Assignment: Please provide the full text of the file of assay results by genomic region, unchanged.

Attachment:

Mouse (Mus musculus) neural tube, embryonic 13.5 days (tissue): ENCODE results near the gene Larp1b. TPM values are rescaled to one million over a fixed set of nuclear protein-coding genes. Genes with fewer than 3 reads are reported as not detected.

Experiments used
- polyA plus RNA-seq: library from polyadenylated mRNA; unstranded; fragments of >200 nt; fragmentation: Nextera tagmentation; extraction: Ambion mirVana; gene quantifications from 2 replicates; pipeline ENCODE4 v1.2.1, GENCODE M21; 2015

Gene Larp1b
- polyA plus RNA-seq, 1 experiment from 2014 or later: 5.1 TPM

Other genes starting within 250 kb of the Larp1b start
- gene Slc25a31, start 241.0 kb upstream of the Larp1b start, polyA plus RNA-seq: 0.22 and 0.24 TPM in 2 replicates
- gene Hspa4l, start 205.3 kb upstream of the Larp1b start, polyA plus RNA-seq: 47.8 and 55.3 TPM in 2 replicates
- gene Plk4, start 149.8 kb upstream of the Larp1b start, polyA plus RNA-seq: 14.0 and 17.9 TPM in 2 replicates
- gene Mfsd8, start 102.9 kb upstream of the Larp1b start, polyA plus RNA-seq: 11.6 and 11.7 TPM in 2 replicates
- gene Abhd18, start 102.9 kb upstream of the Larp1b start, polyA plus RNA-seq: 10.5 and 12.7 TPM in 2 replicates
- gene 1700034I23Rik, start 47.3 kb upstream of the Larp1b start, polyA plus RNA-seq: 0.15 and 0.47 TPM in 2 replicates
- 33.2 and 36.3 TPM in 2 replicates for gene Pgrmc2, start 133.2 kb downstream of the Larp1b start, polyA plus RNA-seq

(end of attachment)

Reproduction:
Mouse (Mus musculus) neural tube, embryonic 13.5 days (tissue): ENCODE results near the gene Larp1b. TPM values are rescaled to one million over a fixed set of nuclear protein-coding genes. Genes with fewer than 3 reads are reported as not detected.

Experiments used
- polyA plus RNA-seq: library from polyadenylated mRNA; unstranded; fragments of >200 nt; fragmentation: Nextera tagmentation; extraction: Ambion mirVana; gene quantifications from 2 replicates; pipeline ENCODE4 v1.2.1, GENCODE M21; 2015

Gene Larp1b
- polyA plus RNA-seq, 1 experiment from 2014 or later: 5.1 TPM

Other genes starting within 250 kb of the Larp1b start
- gene Slc25a31, start 241.0 kb upstream of the Larp1b start, polyA plus RNA-seq: 0.22 and 0.24 TPM in 2 replicates
- gene Hspa4l, start 205.3 kb upstream of the Larp1b start, polyA plus RNA-seq: 47.8 and 55.3 TPM in 2 replicates
- gene Plk4, start 149.8 kb upstream of the Larp1b start, polyA plus RNA-seq: 14.0 and 17.9 TPM in 2 replicates
- gene Mfsd8, start 102.9 kb upstream of the Larp1b start, polyA plus RNA-seq: 11.6 and 11.7 TPM in 2 replicates
- gene Abhd18, start 102.9 kb upstream of the Larp1b start, polyA plus RNA-seq: 10.5 and 12.7 TPM in 2 replicates
- gene 1700034I23Rik, start 47.3 kb upstream of the Larp1b start, polyA plus RNA-seq: 0.15 and 0.47 TPM in 2 replicates
- 33.2 and 36.3 TPM in 2 replicates for gene Pgrmc2, start 133.2 kb downstream of the Larp1b start, polyA plus RNA-seq